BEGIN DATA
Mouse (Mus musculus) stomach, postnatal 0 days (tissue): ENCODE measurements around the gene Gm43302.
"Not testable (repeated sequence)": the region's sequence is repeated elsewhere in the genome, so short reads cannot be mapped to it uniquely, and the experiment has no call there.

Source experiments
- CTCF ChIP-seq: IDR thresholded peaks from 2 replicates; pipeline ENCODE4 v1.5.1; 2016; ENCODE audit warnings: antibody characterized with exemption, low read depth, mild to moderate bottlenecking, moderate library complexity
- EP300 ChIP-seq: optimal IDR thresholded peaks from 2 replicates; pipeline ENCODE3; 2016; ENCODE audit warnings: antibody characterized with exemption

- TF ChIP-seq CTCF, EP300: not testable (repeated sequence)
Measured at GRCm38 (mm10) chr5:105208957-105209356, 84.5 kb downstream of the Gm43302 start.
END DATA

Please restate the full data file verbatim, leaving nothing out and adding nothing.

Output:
Mouse (Mus musculus) stomach, postnatal 0 days (tissue): ENCODE measurements around the gene Gm43302.
"Not testable (repeated sequence)": the region's sequence is repeated elsewhere in the genome, so short reads cannot be mapped to it uniquely, and the experiment has no call there.

Source experiments
- CTCF ChIP-seq: IDR thresholded peaks from 2 replicates; pipeline ENCODE4 v1.5.1; 2016; ENCODE audit warnings: antibody characterized with exemption, low read depth, mild to moderate bottlenecking, moderate library complexity
- EP300 ChIP-seq: optimal IDR thresholded peaks from 2 replicates; pipeline ENCODE3; 2016; ENCODE audit warnings: antibody characterized with exemption

- TF ChIP-seq CTCF, EP300: not testable (repeated sequence)
Measured at GRCm38 (mm10) chr5:105208957-105209356, 84.5 kb downstream of the Gm43302 start.